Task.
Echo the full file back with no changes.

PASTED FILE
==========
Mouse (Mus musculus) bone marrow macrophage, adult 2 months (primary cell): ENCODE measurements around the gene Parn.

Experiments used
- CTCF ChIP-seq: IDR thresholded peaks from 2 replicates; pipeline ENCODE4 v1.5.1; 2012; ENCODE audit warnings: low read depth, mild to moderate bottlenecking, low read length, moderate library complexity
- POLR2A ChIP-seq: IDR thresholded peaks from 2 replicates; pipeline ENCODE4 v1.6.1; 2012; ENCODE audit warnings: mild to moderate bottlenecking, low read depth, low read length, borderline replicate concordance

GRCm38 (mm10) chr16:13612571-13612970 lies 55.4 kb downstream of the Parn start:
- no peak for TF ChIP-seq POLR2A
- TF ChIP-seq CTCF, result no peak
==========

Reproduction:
Mouse (Mus musculus) bone marrow macrophage, adult 2 months (primary cell): ENCODE measurements around the gene Parn.

Experiments used
- CTCF ChIP-seq: IDR thresholded peaks from 2 replicates; pipeline ENCODE4 v1.5.1; 2012; ENCODE audit warnings: low read depth, mild to moderate bottlenecking, low read length, moderate library complexity
- POLR2A ChIP-seq: IDR thresholded peaks from 2 replicates; pipeline ENCODE4 v1.6.1; 2012; ENCODE audit warnings: mild to moderate bottlenecking, low read depth, low read length, borderline replicate concordance

GRCm38 (mm10) chr16:13612571-13612970 lies 55.4 kb downstream of the Parn start:
- no peak for TF ChIP-seq POLR2A
- TF ChIP-seq CTCF, result no peak